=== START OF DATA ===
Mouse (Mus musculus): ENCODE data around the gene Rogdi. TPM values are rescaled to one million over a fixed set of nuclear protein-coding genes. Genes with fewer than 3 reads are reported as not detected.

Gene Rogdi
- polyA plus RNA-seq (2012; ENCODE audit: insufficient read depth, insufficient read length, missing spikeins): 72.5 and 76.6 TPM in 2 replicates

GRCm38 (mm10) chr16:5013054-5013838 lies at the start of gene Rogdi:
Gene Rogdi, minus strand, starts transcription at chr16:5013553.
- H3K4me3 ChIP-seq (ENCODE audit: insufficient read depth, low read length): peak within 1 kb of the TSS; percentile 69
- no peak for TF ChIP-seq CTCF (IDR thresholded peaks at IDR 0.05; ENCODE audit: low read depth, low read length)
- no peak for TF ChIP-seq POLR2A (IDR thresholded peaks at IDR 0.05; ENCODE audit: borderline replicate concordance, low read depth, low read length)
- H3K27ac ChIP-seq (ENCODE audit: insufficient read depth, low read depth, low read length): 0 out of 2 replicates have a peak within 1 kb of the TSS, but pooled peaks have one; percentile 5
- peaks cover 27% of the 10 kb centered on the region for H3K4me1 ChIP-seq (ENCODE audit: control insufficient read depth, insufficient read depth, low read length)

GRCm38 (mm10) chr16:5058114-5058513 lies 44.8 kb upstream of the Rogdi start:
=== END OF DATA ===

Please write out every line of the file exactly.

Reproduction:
Mouse (Mus musculus): ENCODE data around the gene Rogdi. TPM values are rescaled to one million over a fixed set of nuclear protein-coding genes. Genes with fewer than 3 reads are reported as not detected.

Gene Rogdi
- polyA plus RNA-seq (2012; ENCODE audit: insufficient read depth, insufficient read length, missing spikeins): 72.5 and 76.6 TPM in 2 replicates

GRCm38 (mm10) chr16:5013054-5013838 lies at the start of gene Rogdi:
Gene Rogdi, minus strand, starts transcription at chr16:5013553.
- H3K4me3 ChIP-seq (ENCODE audit: insufficient read depth, low read length): peak within 1 kb of the TSS; percentile 69
- no peak for TF ChIP-seq CTCF (IDR thresholded peaks at IDR 0.05; ENCODE audit: low read depth, low read length)
- no peak for TF ChIP-seq POLR2A (IDR thresholded peaks at IDR 0.05; ENCODE audit: borderline replicate concordance, low read depth, low read length)
- H3K27ac ChIP-seq (ENCODE audit: insufficient read depth, low read depth, low read length): 0 out of 2 replicates have a peak within 1 kb of the TSS, but pooled peaks have one; percentile 5
- peaks cover 27% of the 10 kb centered on the region for H3K4me1 ChIP-seq (ENCODE audit: control insufficient read depth, insufficient read depth, low read length)

GRCm38 (mm10) chr16:5058114-5058513 lies 44.8 kb upstream of the Rogdi start: